On Wednesday 22 February, the Careers Centre held a workshop on interview skills. Pamela Andrew, Careers Adviser, led the hour-long presentation. Here are some of the biggest take-aways:
One of the most important things you need to do in an interview, we were told, is create a narrative. The importance of a narrative is exemplified well by a common but frighteningly open-ended cue: “Tell us a little bit about yourself.”
Divided into pairs, we were asked to answer this prompt for our partner. Those whose responses stood out crafted a story, rather than listing attributes. Starting with their childhoods and progressing onwards to university and work experience, they used the opportunity to express what motivated them and develop a rapport.
Dry answers of “I went to an international school and then chose to study at St Andrews,” for example, were trumped by answers like, “one of the things I loved best about studying at an international school was how diverse my class was; the international student body at St Andrews was one of the main reasons I chose to study there.”
Applicants who understand the nature and values of the organisation to which they are applying can use the opportunity to show that their values and those of the company are aligned. Applicants to a multinational might subtly and indirectly express their love of diversity, while applicants to an NGO might demonstrate a passion for social justice.
When it comes to position-specific questions (“why are you the best choice for this job?” and the like), strong applicants know their job description well. A clue to the answer an interviewer is looking for is almost always hidden in the job posting Ms Andrew suggests using online software to make a word cloud of the posting, which highlights some of the buzzwords, qualities, and skills they’re most looking for (incidentally, she suggests comparing this to a word cloud drawn from your cover letter to ensure they match up).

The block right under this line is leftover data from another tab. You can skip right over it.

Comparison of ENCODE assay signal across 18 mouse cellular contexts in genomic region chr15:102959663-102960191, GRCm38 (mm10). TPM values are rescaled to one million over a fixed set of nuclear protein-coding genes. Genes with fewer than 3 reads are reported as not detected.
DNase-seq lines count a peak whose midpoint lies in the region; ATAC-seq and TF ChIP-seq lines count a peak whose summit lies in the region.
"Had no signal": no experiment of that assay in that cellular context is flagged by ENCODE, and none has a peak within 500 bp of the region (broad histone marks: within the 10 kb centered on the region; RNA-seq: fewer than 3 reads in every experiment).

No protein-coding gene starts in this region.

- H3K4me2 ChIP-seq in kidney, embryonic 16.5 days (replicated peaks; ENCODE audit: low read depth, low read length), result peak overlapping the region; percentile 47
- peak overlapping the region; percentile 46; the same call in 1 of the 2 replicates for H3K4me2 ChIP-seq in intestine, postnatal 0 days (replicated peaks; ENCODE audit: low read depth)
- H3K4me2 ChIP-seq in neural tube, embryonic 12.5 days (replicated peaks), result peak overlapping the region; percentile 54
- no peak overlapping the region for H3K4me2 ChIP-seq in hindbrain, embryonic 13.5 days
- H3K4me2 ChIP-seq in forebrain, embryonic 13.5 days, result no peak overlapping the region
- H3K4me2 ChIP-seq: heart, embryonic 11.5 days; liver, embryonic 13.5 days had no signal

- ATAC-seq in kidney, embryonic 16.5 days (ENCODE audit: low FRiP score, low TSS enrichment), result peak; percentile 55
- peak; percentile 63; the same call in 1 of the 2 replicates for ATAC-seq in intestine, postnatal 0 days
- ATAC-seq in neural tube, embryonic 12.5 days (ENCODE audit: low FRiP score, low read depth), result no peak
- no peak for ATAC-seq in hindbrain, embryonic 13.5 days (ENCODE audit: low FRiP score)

In answering these sorts of questions, it’s important to provide examples. Saying “I work well in groups” isn’t nearly as compelling if not followed up with a relevant story of a time you actually worked well in a group.
When providing an example, Ms Andrew advocated using the STARR method. This entails giving background on the situation and the specific task you needed to perform, recounting what your action was, and detailing the results and your reflections on the experience. Of these five stages, the action phase of explaining what you did should take up the lion’s share of your time. When reflecting on the experience, it’s usually fine to admit shortcomings, so long as you explain how you’d address these if you were to face a similar scenario in the future.
As far as really tough questions go, it’s better to politely ask for a moment to plan a response than to blurt out the first thing that comes to mind. Dreaded questions like “what is your biggest weakness?” are really asking what you’re doing to improve your professional skills, so treat them as such. Start with an honest assessment of the shortcoming, but pivot towards the progress you’re making towards fixing that problem by the end of your response.
Google-esque questions like “how many piano tuners are there in London?,” while increasingly out of vogue, are less scary than they might seem. These are nearly always designed to test your reasoning skills, and most, obviously, aren’t looking for a precise answer. Detail your thought process aloud, as that’s what they really want to know about.
The most important facet in preparing for an interview, in the words of Ms Andrew, is “practice, practice, practice.” In the first place, this means having a face-to-face mock interview with a Careers Counsellor or someone you know. Ms Andrew suggests trying it out with someone ‘who doesn’t really like you’, as they won’t let you off the hook. Additionally, you can use the interview simulator on the Careers Centre website, which provides question prompts, records your timed response, and plays it back to you for review.
After thoroughly analysing the job posting as described earlier, you should also take some time to anticipate likely questions and game plan responses and examples per the STARR model. If teamwork, for example, is mentioned in the job description, it’s safe to assume that you’ll be asked about it in the interview, so think ahead.
Finally, know the company. One of the main things an interviewer is looking for is a genuine interest in the organisation and in the industry, so if you can express what about their organisation excites you, it’s likely to pay off. Just like anyone else, Ms Andrews points out, employers like to be flattered (but don’t lay it on too thick). Their social media pages, blogs, and recruiting websites are all great places to look for information.
There’s a lot more to preparing an interview than any reasonable article can cover, so be sure to take advantage of the resources available!